Almost three years in, near the end of my tenure there, and on the morning of a soon-to-be riotously busy St. Paddy’s Day, Neil quietly approached me and said, “I want to paint your picture.” Stunned, I blushed pink and stammered something about “how honored I am to be asked,” or some other such blathering nonsense, but the truth was, I was… honored to be asked. I sat down at one of the booths, put my elbow up on the green and white checkered tablecloth, my white tux shirt and string tie neatly arranged, my big ’80s hair properly fluffed, and Neil took my picture. I can’t remember how long it was before the subsequent painting appeared on the wall at Molly’s, but at some point it was there. Dead center on the main wall. Lit with a pin spot. And immediately a conversation piece…

Because while Neil painted most of the Molly Malone faces in palettes of brown and caramel, and black and yellow—me, he painted in pink. Pretty in pink. And it was truly was one of the most beautiful paintings on that wall. Not because of my face (necessarily!), but because Neil imbued it with a color and glow that made it stand out from the earth tones surrounding it, and that alone made it unique. Someone suggested it communicated his affection for me. Maybe so. Maybe because I sang him “The Rose.” Maybe because he liked my blonde hair. Maybe because I kept him in mineral water. Maybe it was just because he felt the wall needed some pink. Whatever the reason, it is a beautiful painting and, as far as I know, it still hangs prominently on the main wall of Molly Malone’s.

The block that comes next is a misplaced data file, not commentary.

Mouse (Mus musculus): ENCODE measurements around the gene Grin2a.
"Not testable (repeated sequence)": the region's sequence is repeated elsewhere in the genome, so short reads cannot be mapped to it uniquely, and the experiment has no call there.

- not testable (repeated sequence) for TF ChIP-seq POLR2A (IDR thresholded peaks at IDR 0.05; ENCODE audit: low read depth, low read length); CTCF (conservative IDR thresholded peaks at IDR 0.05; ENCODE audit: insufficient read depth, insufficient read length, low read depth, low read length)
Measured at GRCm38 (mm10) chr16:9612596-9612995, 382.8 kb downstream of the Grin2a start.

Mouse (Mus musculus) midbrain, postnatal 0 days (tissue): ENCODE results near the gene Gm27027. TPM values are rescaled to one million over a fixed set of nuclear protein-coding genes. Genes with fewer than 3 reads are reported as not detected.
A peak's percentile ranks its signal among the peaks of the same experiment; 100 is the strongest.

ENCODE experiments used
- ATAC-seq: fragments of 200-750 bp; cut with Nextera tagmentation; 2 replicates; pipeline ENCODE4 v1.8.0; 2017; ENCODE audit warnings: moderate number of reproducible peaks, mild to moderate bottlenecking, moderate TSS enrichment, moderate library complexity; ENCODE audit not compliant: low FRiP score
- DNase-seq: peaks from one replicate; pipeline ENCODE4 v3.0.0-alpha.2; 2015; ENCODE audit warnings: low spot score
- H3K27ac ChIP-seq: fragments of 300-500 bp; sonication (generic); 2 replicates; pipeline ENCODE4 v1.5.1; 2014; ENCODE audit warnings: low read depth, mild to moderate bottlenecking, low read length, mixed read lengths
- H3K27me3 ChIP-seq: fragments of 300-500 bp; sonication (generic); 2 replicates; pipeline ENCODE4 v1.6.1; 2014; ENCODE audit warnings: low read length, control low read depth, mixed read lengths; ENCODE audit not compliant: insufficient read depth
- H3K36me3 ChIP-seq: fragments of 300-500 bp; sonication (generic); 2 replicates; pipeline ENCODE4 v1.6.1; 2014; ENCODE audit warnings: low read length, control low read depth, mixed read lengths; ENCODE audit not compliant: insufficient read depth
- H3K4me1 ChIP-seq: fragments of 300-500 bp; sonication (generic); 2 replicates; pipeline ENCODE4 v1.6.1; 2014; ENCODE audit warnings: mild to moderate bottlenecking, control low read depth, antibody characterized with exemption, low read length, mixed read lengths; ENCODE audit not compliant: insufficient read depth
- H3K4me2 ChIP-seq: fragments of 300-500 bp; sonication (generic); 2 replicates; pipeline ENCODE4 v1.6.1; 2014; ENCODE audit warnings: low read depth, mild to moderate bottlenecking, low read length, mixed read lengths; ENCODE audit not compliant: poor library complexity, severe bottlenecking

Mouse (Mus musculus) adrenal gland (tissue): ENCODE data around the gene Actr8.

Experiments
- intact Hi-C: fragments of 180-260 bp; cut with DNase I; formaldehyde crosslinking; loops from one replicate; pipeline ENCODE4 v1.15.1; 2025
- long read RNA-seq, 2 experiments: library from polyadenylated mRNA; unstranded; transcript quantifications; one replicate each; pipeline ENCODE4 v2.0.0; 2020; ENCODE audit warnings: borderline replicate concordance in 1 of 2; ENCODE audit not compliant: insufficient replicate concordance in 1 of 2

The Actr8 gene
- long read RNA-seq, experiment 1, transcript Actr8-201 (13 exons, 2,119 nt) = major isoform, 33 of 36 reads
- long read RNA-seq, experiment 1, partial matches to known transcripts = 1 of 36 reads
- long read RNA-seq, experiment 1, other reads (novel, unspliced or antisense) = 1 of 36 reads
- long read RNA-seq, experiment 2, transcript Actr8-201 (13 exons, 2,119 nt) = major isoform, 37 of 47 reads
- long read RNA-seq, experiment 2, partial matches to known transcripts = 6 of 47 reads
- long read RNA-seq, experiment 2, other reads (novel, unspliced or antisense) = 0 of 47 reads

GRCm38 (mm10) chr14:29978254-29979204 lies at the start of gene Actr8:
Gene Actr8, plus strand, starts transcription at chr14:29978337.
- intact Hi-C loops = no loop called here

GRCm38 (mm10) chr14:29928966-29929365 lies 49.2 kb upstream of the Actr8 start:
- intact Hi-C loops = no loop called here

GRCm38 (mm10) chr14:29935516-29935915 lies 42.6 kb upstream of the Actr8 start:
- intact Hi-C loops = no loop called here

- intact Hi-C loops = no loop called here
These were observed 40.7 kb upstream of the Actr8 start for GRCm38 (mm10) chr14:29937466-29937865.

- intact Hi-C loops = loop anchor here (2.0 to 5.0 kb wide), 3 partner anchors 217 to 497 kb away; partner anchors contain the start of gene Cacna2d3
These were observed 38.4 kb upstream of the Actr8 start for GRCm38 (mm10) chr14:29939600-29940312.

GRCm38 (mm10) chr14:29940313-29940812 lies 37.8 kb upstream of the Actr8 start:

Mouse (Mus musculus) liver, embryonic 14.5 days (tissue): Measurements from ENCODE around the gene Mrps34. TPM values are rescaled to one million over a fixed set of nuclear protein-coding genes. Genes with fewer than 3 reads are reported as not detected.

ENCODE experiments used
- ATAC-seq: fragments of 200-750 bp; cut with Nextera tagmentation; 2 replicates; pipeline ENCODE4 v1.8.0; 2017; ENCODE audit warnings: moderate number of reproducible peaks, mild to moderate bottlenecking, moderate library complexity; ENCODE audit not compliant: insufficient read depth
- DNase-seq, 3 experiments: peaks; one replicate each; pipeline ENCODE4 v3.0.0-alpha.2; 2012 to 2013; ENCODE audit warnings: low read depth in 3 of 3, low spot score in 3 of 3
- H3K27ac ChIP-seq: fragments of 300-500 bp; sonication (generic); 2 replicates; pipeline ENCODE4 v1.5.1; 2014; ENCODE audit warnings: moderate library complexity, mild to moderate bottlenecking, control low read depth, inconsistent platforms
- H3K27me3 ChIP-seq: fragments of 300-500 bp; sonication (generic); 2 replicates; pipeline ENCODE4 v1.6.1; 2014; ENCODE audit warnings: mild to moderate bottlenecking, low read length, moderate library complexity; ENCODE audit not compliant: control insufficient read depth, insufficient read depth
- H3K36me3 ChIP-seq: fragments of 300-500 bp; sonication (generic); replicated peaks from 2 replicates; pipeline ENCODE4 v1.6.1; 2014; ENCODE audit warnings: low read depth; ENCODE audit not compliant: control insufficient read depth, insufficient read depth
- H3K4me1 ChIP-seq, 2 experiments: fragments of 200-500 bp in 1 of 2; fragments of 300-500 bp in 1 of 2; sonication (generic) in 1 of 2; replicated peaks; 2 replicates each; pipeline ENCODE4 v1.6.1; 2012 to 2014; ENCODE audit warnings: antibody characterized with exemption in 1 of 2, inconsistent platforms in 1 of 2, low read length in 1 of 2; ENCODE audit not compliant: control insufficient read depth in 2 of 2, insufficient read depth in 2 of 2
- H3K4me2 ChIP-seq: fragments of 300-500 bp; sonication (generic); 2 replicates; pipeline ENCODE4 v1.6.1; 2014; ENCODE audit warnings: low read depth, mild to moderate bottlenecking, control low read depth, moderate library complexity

LorraineDevon by Neil Boyle 1984

Neil died in February of 2006. Not too long after that, my brother, Tom Amandes, was acting in a TV pilot being shot, coincidentally, at Molly’s. At one point Tom called to tell me they’d blocked one of his scenes and, without realizing it, had placed him directly under the Neil Boyle painting of a woman in pink… yep, that one. He sent me the snapshot taken by the prop person. I can’t find that photo today but I do have a beautiful print of my painting. My friend, Tina Romanus (who Neil also painted at some point later…though not in pink), had asked Neil make one for me and he did. It’s hanging on my own wall.

Still pretty in pink.


Included paintings and for more information on Neil Boyle: 
Visit Molly’s at
Molly Malone’s photo credit
Photo of Neil Boyle by Scott Burdick,
DEVON photo courtesy of Lorraine Devon Wilke


LDW w glasses

Lorraine’s third novel, The Alchemy of Noise, is  currently available at Amazon and elsewhere.

Visit for details and links to LDW’s books, music, photography, and articles.

57 thoughts on “Neil Boyle, Molly Malone’s, and Pretty In Pink

  1. CrisC

    Lovin’ this slice of LA “Lor.” It’s helping me catch up, if you know what I mean. There is something about waitressing in a big city that is almost mythological in generating great narratives.

    My own stint in Chicago at various Loop coffee shop/cocktail joints during college summers brought me into contact with the same varied clientele and, indeed, one artist who etched two small pieces for me while his coffee sat cooling (yes, black waxy pages with white designs etched). Very efficient, very amazing and I’ve never been able to shed them although I never had another contact with the man.